Hot answers tagged

17

Your body will (except in very rare cases) produce as much milk as your baby needs. There are several ways of messing with this supply and demand system, though, and one of them is by supplementing with formula. You see, once feeding has been established, your breast will produce as much milk as you empty out of it(empty is not really the right word here, as ...


13

You should be nursing 10-12 times per day in order to make sure your body produces enough milk (the more you nurse, the more it produces) and also to prevent engorgement. Aim for feeding about every 2 hours during the day and every 4 hours at night. You will know if she is taking enough in by how much is coming out the other end. By day 9, a newborn should ...


12

According to the American Academy of Pediatrics (AAP): The American Academy of Pediatrics recommends that infants be fed breast milk or iron-fortified formula during the first 12 months of life. Between ages 4 - 6 months, certain solid foods may be added. Breast milk or iron-fortified formula, along with age-appropriate solid foods and juices ...


10

For most children, cow's milk (organic or not at your preference) will be the superior choice. Whole milk is usually recommended from 1-2 years old, although there is starting to be some preference for 2% even at that age for children at high risk and who have good, healthy diets with plenty of fats and vegetables (like my second, who at 18 months though an ...


9

There is no scientific basis to the idea that cold milk would upset a baby's stomach more than warmed milk. Per the CDC: Breast milk does not need to be warmed. It can be served room temperature or cold. However, the CDC recommends to Swirl the breast milk to mix the fat, which may have separated. Cold milk will release less of it's aromatics. For ...


8

Ok, not from a professional, but from a parent's perspective: It seems you have built yourselves a nice battlefield with your son - I sense a power play and a lot of unnecessary tension. A vicious cycle. First step: Stop this right now. That means, no yelling, no fusing and, above all, no force feeding. Try to eliminate this battle ground completely. ...


6

Kids have all sorts of eating habits; any one particular difference isn't at all something to be concerned about. My oldest (3) drinks all the milk he can find, my younger (21 mo) doesn't drink as much of anything and relatively little milk. The one reason milk is something to think about is that milk is the primary source of calcium and vitamin D for ...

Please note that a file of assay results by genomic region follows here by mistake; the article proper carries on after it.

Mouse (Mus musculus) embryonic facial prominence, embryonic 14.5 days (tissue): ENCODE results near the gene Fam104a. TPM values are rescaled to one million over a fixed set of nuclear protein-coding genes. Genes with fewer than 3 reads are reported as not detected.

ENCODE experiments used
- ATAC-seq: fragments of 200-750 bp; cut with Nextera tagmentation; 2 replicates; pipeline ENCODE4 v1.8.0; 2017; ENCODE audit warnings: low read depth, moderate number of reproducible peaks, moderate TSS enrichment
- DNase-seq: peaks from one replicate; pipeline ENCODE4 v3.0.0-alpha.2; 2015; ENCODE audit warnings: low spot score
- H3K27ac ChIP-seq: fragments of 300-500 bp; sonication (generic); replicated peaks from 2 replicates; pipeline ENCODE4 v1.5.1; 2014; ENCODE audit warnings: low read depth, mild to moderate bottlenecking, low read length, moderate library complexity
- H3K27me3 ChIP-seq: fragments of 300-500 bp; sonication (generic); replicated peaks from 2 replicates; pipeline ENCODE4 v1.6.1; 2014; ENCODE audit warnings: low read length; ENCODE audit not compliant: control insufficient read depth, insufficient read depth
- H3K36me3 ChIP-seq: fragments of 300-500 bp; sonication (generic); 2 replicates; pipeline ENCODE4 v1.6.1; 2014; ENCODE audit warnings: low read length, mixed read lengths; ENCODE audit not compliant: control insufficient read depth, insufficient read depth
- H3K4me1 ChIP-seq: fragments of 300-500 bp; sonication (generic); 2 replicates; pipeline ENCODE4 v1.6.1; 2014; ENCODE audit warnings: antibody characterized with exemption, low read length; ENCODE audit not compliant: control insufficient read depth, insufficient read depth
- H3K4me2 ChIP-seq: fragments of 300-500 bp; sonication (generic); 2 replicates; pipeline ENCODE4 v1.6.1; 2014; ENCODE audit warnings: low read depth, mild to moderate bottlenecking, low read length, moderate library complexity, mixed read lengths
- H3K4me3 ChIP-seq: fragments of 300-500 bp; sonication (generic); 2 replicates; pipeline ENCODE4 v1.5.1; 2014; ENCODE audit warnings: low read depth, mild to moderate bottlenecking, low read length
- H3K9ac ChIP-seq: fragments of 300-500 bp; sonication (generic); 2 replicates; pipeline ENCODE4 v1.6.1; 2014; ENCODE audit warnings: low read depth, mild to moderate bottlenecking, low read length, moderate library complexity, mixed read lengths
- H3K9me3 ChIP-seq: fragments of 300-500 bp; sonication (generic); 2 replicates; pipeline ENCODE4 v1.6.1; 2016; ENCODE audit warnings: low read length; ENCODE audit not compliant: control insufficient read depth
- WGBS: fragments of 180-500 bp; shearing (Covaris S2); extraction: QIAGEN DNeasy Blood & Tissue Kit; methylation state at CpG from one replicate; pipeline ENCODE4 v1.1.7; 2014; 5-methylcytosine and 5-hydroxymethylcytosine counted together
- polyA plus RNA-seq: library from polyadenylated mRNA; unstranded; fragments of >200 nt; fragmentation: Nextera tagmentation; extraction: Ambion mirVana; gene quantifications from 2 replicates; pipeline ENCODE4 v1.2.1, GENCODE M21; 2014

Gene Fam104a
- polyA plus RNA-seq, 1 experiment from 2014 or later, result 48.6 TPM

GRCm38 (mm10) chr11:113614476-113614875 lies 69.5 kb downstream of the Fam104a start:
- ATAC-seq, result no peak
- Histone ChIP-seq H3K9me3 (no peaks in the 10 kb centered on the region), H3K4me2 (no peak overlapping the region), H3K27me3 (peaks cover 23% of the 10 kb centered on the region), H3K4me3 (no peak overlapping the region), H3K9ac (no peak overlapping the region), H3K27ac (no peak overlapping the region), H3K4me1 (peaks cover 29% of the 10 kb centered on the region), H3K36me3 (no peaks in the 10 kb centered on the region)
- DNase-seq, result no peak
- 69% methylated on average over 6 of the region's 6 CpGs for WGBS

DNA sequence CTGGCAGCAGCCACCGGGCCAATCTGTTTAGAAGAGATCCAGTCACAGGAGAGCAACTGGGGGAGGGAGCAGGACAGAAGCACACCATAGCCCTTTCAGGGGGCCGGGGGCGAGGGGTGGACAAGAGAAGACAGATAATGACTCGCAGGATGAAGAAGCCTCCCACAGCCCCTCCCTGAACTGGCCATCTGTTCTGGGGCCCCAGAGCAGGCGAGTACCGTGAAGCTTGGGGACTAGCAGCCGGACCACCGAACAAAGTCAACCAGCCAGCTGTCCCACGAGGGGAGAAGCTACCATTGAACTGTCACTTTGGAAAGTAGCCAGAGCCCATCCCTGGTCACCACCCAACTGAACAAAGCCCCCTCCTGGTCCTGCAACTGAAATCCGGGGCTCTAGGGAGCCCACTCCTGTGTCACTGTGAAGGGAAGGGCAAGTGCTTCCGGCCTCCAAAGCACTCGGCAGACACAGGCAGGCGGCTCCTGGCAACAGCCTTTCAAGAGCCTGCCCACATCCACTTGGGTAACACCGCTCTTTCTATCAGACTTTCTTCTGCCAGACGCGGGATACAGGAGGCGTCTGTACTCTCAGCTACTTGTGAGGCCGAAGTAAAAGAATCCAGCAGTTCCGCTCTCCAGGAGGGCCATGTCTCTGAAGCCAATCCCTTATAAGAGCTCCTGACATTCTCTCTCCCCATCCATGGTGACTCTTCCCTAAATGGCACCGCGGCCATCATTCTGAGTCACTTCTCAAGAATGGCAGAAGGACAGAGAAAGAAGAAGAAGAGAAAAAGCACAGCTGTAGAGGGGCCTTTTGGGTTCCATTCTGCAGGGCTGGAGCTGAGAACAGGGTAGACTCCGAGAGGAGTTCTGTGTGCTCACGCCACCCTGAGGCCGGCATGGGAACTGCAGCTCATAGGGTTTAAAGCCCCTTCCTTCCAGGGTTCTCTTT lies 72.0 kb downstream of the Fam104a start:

6

So long as it's only powder and not made up then that's fine. I can say that pretty confidently as when it is manufactured it is turned from a liquid product into powder using a process called spray drying and that even a 'cool' process will be quite a bit hotter than 40 deg! For a walkthrough of the facilities used to produce infant formula, GEA Process ...


5

Formula can be stored in the fridge for a short period of time, just as any other milk product; the general recommendation is to store it no longer than 24 hours, so that seems longer than the timeframe you are describing (I assume you will make it in the morning, say, and then use it throughout the day). Some references for that timeframe are kidshealth, ...


5

Milk bought in stores undergoes a process called homogenisation which ensures that globules of different sizes, which naturally exist in milk, are split into smaller pieces, which in turn allows the fluid to not separate when left on its own. Breast milk is not homogenised, so larger fats will separate from smaller fats, all fats will separate from proteins ...


5

There are two reasons such a habit is bad for baby's teeth. I, as well as others, elaborate further on both problems in response to this question. The first is that prolonged use of a bottle can impact mouth shape and tooth position. The second has to do with the chemical contents of the milk and the propensity for tooth decay as well as gum disease. ...


5

It's hard to tell from the info in your question whether this is a medical issue or a behavioral one, or a combination of the two. It's clear that force-feeding is backfiring and not getting the desired result. We've followed the advice of Ellyn Satter on The Division of Responsibility for Feeding Kids, and it's worked well for our 1-year-old so far. The ...


4

It's not uncommon, especially if your heritage includes anything other northwestern European. If you have any lineage from any of the cultures of the world that weren't historically herders, then there is a chance that her body will stop producing lactase -- the enzyme required to properly digest milk -- and she is becoming lactose intolerant. About 65% of ...


3

At first glance this seems to be about the milk. I believe this is a red herring, and given the very small range of expression available to your very young child, demanding milk is the only way he has to communicate what he needs. If you step back and look at this from the perspective of developmental psychology, a different understanding is available. It ...